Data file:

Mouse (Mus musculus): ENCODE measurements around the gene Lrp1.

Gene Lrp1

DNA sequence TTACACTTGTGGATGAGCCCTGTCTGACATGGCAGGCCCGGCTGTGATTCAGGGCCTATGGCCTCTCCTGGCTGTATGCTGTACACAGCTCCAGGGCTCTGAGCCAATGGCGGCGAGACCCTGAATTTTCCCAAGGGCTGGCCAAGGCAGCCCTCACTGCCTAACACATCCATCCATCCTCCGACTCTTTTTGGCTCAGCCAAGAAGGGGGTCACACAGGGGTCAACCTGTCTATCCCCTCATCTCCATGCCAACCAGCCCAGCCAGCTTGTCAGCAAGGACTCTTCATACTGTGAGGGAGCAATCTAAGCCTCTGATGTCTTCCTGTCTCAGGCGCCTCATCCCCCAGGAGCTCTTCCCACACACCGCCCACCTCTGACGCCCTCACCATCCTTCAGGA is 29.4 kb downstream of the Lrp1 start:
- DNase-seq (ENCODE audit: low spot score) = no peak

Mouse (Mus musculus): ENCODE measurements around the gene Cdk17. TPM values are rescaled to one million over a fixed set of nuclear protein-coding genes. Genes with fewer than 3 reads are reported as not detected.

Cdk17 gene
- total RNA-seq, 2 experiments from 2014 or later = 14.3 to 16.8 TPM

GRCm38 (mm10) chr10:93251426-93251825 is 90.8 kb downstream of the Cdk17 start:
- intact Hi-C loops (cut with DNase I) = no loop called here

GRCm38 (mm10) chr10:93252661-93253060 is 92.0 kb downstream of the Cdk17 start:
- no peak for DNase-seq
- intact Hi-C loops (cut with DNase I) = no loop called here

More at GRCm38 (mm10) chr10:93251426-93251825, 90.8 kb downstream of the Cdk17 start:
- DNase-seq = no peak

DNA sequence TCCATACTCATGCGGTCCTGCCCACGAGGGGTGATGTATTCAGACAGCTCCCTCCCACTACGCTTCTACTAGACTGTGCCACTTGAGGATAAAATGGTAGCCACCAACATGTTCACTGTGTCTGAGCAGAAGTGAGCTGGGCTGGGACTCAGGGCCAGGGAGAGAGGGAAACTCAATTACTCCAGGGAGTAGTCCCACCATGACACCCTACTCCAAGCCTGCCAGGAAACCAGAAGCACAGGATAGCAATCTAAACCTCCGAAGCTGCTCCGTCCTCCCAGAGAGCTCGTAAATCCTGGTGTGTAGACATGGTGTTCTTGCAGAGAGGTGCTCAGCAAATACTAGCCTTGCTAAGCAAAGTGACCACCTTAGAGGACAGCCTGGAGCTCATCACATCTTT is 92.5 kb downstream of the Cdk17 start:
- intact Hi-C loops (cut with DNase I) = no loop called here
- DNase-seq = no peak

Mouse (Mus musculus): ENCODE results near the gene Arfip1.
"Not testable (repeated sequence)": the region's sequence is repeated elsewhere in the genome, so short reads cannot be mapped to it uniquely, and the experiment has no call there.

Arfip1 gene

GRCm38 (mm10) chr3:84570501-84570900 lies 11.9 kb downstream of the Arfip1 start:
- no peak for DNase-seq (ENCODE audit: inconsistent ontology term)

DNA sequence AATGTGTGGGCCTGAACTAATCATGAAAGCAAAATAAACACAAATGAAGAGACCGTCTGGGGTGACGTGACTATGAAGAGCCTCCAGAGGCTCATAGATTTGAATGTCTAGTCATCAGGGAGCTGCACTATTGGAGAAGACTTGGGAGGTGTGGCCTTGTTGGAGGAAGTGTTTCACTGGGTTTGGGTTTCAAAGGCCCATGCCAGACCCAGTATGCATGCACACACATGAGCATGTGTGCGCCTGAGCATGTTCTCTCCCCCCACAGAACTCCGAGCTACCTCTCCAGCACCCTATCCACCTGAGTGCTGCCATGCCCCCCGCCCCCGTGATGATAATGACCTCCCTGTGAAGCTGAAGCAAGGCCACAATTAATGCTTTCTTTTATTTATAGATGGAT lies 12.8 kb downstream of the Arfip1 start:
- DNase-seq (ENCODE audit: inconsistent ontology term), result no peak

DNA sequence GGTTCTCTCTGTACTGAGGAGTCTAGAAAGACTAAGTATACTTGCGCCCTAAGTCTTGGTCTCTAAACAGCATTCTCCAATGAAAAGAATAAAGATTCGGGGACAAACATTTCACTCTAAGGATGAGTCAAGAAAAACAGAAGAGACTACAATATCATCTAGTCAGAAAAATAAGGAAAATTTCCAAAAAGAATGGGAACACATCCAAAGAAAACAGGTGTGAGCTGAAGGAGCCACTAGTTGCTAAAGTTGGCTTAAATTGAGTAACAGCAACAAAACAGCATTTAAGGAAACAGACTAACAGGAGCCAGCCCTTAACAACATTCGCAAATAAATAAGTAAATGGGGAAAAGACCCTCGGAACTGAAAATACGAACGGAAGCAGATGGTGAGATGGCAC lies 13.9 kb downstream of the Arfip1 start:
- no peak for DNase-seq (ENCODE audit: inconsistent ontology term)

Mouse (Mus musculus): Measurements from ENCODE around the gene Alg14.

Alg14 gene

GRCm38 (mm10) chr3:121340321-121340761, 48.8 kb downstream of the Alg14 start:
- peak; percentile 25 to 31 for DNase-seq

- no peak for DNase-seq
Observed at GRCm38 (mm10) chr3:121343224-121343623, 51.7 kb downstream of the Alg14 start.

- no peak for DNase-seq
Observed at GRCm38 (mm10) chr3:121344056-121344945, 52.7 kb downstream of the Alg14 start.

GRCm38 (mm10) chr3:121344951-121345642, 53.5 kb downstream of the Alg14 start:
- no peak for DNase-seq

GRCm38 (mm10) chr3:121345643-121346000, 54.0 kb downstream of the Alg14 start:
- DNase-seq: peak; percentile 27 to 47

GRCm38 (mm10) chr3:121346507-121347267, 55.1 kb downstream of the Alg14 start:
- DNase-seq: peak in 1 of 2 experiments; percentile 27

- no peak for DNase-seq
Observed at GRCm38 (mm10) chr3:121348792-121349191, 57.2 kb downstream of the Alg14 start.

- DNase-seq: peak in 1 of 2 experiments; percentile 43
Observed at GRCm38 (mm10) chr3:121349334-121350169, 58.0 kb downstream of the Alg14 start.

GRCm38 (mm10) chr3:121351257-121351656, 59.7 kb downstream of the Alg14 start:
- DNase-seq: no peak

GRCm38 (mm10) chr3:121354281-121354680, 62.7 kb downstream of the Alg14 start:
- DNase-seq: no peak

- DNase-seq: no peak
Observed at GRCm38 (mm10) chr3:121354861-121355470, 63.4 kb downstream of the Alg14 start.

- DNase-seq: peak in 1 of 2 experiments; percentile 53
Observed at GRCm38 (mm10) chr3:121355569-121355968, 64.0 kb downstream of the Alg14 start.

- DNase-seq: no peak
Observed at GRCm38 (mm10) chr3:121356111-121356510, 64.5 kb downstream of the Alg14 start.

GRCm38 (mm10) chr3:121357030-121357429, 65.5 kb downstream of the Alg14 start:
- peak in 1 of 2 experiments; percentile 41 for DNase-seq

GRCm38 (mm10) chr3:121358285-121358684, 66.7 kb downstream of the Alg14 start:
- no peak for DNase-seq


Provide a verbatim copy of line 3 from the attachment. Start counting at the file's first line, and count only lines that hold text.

DNA sequence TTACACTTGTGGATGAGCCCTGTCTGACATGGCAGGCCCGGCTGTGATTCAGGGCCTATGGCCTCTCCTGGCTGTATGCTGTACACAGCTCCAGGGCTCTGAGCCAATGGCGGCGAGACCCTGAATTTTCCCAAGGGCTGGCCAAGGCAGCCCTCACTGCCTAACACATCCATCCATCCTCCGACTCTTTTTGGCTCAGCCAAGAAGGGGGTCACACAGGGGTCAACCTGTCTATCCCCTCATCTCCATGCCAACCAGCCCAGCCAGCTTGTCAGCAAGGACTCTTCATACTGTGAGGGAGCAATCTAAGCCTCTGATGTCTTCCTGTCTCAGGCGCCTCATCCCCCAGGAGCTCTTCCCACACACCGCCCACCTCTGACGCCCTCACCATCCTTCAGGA is 29.4 kb downstream of the Lrp1 start: